By: Claire Halloran
Welcome to Bitcoin, Bubbles, and the Blockchain. This is a weekly column focused on the world of cryptocurrencies and the future of digital capitalism.
As of today, there are nearly 1600 different cryptocurrencies, with a market cap of almost $260 billion. The line graphs on coinmarketcap.com, the dominating price checking site in the “cryptosphere” show a constantly rising and falling market, which begs the question: in the long run, who will make it out on top?
According to an interview with Bloomberg, Ripple CEO Brad Garlinghouse thinks that Ripple could be the one. Currently, Ripple has the third largest market cap at around $20 billion, right behind Ethereum, while Bitcoin sits comfortably in first with a market cap of approximately $116 billion.
“Some might look back on Bitcoin and find that it was the Napster of digital assets,” Garlinghouse said. “But Napster was the first to show that you can digitize music and that you can do a lot of cool things with that, but ultimately… the government stepped in and Napster wasn’t successful. But Spotify, iTunes, Pandora, they were very successful. I think what you might find is that the next generation of digital assets ends up solving some of the original problems that Bitcoin set out to solve.”
The problems Garlinghouse is referring to is the extreme inefficiencies people around the world have with transferring currency between different borders. In the centralized economy today, it can take hours, sometimes days to send money from the United States to Mexico, and companies and individuals are often charged high fees. But, with Ripple, and other cryptocurrencies, the transaction can be made within 3 seconds, typically with lower fees.
XPR was in the top three cryptocurrencies with the best performance and market capitalization in 2017, and Garlinghouse credits that to the fact that they are solving real problems, all while working with the regulators and regulated institutions to eliminate uncertainty.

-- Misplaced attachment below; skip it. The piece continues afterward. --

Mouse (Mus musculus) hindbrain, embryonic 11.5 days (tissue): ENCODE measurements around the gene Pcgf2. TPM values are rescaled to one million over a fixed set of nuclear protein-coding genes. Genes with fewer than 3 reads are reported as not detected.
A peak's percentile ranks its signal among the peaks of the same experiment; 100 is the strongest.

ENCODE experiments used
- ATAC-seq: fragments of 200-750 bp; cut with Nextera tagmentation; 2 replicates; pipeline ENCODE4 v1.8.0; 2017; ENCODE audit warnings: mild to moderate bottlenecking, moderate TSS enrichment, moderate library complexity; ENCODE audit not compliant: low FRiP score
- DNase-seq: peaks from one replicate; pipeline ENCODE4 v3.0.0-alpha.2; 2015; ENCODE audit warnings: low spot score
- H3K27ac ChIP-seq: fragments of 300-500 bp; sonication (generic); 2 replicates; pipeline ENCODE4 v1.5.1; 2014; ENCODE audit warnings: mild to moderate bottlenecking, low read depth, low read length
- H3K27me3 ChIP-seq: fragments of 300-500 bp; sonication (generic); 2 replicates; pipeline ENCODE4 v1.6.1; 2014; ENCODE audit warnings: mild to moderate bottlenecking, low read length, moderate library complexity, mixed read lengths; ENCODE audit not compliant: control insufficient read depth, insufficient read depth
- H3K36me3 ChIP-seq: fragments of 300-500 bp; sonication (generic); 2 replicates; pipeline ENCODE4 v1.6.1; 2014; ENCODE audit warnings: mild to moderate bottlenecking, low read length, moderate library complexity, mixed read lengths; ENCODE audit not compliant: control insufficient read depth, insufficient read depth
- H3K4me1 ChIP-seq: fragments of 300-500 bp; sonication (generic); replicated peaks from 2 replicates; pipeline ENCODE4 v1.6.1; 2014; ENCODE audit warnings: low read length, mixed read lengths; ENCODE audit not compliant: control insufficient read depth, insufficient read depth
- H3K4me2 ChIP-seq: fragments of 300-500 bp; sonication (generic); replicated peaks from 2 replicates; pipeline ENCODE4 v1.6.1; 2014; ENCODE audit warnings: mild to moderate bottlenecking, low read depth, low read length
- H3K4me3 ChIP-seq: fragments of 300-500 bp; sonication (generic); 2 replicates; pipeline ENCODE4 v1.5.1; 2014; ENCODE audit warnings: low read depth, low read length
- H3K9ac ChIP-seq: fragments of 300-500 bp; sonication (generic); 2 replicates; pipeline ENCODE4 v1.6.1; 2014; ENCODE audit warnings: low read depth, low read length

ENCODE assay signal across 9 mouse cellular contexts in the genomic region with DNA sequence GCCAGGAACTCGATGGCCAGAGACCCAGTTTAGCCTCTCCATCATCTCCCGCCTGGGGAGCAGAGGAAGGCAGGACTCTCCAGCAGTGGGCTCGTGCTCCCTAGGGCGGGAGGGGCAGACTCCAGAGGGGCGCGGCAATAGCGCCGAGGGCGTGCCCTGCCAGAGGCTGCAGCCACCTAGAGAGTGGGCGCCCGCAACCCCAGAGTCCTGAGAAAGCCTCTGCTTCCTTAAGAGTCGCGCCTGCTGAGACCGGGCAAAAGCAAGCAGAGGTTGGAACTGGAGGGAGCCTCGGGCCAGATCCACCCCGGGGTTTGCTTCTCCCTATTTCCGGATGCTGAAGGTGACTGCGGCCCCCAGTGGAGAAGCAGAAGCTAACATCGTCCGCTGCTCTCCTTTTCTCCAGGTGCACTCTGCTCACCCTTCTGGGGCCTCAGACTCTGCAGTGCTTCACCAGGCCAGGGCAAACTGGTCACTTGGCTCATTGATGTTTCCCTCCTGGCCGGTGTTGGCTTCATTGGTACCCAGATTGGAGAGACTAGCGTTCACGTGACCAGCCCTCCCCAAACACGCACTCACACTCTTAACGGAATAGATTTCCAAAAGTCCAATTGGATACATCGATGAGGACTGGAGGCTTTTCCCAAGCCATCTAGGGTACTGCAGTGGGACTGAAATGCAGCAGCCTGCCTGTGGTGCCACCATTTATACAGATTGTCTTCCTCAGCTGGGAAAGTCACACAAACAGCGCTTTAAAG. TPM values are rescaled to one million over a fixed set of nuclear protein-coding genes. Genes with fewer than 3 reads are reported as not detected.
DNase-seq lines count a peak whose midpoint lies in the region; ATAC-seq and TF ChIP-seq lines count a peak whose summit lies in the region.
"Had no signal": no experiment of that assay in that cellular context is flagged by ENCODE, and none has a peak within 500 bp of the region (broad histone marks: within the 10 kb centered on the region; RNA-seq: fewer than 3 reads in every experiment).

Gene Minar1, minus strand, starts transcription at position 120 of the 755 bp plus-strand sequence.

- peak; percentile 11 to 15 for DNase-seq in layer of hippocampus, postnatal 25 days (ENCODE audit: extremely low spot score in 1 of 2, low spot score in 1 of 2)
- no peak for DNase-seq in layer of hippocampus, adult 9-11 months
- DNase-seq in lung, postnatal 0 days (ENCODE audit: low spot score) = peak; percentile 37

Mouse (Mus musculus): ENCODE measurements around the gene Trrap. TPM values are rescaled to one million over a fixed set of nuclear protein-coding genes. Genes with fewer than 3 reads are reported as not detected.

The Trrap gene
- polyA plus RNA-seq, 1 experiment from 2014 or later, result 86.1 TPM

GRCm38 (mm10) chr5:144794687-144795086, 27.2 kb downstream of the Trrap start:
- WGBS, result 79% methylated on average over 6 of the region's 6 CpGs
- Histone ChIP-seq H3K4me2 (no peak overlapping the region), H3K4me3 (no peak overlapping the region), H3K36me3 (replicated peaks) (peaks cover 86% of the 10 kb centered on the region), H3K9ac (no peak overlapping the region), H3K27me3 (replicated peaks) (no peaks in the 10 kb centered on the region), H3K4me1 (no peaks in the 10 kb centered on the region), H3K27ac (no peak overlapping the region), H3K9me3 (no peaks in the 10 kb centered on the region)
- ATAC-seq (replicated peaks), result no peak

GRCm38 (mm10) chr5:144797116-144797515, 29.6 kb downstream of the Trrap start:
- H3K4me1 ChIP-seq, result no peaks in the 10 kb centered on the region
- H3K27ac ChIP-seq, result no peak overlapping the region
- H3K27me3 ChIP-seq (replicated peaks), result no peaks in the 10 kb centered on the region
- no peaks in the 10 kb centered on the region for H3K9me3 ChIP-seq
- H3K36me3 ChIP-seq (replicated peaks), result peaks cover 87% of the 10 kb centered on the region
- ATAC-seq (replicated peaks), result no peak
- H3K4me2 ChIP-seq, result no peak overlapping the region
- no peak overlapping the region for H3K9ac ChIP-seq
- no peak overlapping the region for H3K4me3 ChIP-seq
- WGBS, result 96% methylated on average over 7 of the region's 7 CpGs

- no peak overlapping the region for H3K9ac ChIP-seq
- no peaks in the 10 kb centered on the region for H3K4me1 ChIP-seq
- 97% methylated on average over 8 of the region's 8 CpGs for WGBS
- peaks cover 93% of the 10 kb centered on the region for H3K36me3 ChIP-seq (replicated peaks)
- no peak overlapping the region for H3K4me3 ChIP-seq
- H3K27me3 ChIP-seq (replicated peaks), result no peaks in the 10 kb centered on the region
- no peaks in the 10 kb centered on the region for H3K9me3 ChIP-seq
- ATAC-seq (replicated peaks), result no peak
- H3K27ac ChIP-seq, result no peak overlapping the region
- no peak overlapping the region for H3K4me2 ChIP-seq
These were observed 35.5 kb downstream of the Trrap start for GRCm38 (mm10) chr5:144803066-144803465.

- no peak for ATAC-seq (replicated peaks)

According to Garlinghouse, and other experts, the first step in promoting healthy regulation is educating regulators, bankers, and other financial institutions on how cryptocurrency actually works.
“The most important thing that is happening in crypto is understanding what is real, and what is just hype,” Garlinghouse said.
With all of the PR on both social media and major news platforms, many experts are waiting for the hype to die down so that the “true” importance and use of cryptocurrency and other blockchains can rise.
“The faster that we can shift from this fantasy that it is going to make you rich in a sort of 1920s Tulip Bubble way is the sooner we can, and I mean this in the most hopeful way, get into people disappointed in the blockchain,” said blockchain expert Finn Brunton.
Brunton hopes that after the hype dies down from the get-quick-rich scenarios that flooded social media at the end of 2017, people will start realizing that the true benefit to crypto its ability to make secure transactions of goods and services across borders. Then, Brunton says, it will become an integral part of people’s everyday lives.
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Disclaimer: Investing in cryptocurrencies and other Initial Coin Offerings (“ICOs”) is highly risky and speculative, and this article is not a recommendation by the writer to invest in cryptocurrencies or other ICOs. Since each individual’s situation is unique, a qualified professional should always be consulted before making any financial decisions. Claire Halloran is or has recently been, a minor investor in cryptocurrency.
Michael is an award-winning radio host at WHIP Radio. He has been a staple host on WHIP’s Wake Up Call, and has recently occupied the role of Program Director for the station.